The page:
3 July 2017

A Discovered Diamond review of The Cavalier Historian by Dorinda Balchin



Amazon UK £0.99 £10.49

Amazon US $1.27 $12.82
Amazon CA $16.42

Timeslip
17th century (English Civil War /Present day)
England

All fiction requires a reader to suspend disbelief: time-slip novels require the author to pull off a double bluff. This, Dorinda Balchin has achieved in Cavalier Historian. But the novel is more than a time-slip - taking a man working on a very contemporary ‘historic house’ project back to the seventeenth century – it is also multi-layered, well-researched historical fiction involving a war story, a coming-of-age story, a ghost story, a romance, and witchcraft.

The novel opens in the present day with Rob Hardwick being employed to develop a themed Civil War tourist attraction. Waking in the old house in the middle of the night, he sees a malevolent ghost, who haunts him and the house with evil intent for the rest of the story. We then learn Rob’s ancestors lived here and that there was a tragic romance between the second son, Simon, and local girl, Rebekah. Rob then thinks he dreams he is this second son, and the time-slip device takes him back to the 1640s, where he is young Simon writing a diary about the events of the war period. These ‘dreams’ become more and more disturbing and distressing as Rob/Simon is taken into the war itself, travelling to Colchester and Oxford with his father, Sir Thomas, and witnessing appalling scenes. Rob then begins to realise that the Rebekah he has met in nearby woods in the present is the Rebekah he has read about in a letter dated 1651 – a letter written by Simon to explain why he cannot marry her then hidden in the family Bible.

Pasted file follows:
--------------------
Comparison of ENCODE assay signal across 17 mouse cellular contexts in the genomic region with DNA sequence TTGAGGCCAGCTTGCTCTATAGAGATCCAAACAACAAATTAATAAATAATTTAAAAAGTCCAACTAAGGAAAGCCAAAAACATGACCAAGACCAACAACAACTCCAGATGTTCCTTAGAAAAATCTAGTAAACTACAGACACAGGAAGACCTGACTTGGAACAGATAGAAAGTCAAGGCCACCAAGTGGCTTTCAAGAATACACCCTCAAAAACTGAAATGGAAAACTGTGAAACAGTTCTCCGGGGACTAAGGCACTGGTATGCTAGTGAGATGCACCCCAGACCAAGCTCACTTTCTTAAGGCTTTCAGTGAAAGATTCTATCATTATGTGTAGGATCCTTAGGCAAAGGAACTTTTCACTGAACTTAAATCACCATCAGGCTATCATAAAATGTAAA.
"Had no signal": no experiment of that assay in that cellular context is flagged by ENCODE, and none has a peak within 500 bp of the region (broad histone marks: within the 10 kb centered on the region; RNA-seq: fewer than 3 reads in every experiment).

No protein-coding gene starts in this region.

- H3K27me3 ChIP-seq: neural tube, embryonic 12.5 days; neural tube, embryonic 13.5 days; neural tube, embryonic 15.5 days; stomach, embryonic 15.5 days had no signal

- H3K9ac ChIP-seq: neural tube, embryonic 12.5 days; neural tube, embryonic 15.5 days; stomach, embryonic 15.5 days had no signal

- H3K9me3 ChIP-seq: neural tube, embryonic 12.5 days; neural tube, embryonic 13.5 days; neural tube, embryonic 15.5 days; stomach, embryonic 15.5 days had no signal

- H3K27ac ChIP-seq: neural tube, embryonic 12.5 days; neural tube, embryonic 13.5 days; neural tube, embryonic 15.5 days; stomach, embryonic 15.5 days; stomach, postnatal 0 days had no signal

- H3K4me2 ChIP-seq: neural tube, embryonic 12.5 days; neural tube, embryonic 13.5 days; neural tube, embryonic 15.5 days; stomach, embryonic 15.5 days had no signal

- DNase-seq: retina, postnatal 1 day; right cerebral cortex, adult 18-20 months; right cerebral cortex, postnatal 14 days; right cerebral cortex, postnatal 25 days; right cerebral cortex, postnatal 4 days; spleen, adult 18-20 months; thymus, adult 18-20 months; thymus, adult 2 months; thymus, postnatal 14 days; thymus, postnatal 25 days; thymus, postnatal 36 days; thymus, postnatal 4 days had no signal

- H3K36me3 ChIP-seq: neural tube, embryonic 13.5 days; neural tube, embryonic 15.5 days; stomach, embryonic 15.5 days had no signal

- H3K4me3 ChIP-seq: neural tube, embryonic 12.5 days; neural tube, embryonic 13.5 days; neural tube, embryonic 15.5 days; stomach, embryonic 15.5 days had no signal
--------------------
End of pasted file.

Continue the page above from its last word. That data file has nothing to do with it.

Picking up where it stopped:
As a seventeenth century enthusiast and someone who has read Barbara Eskine’s Lady of Hay more than once, I began this novel anticipating a compelling story that would take me back in time. Unfortunately Balchin’s need to include all her research means the novel becomes unnecessarily long and sections of the story become overly didactic, slowing the pace to such an extent that when I was taken step by step through the causes, process and effects of the war, then the regicide itself, I literally lost the plot. The dialogue could have been sharpened as characters speak in measured tones for the most part; and the narrative itself would have benefited by a dispassionate editor’s surgical knife  (in one paragraph I counted six repetitions of ‘he had’.)

The lack of editing is a tremendous shame for this is an ambitious novel with everything going for it – except the pace. Ultimately, though, I believe it is an accurate account of what life was like in rural areas for the lesser aristocracy in mid-seventeenth century England, and if you enjoy time-slip stories, this period of English history, are eager to know the facts - plus enjoy the fictional element of superstition and the time-honoured time-slip plot-line, then this novel is worth reading.



© J.G. Harlond

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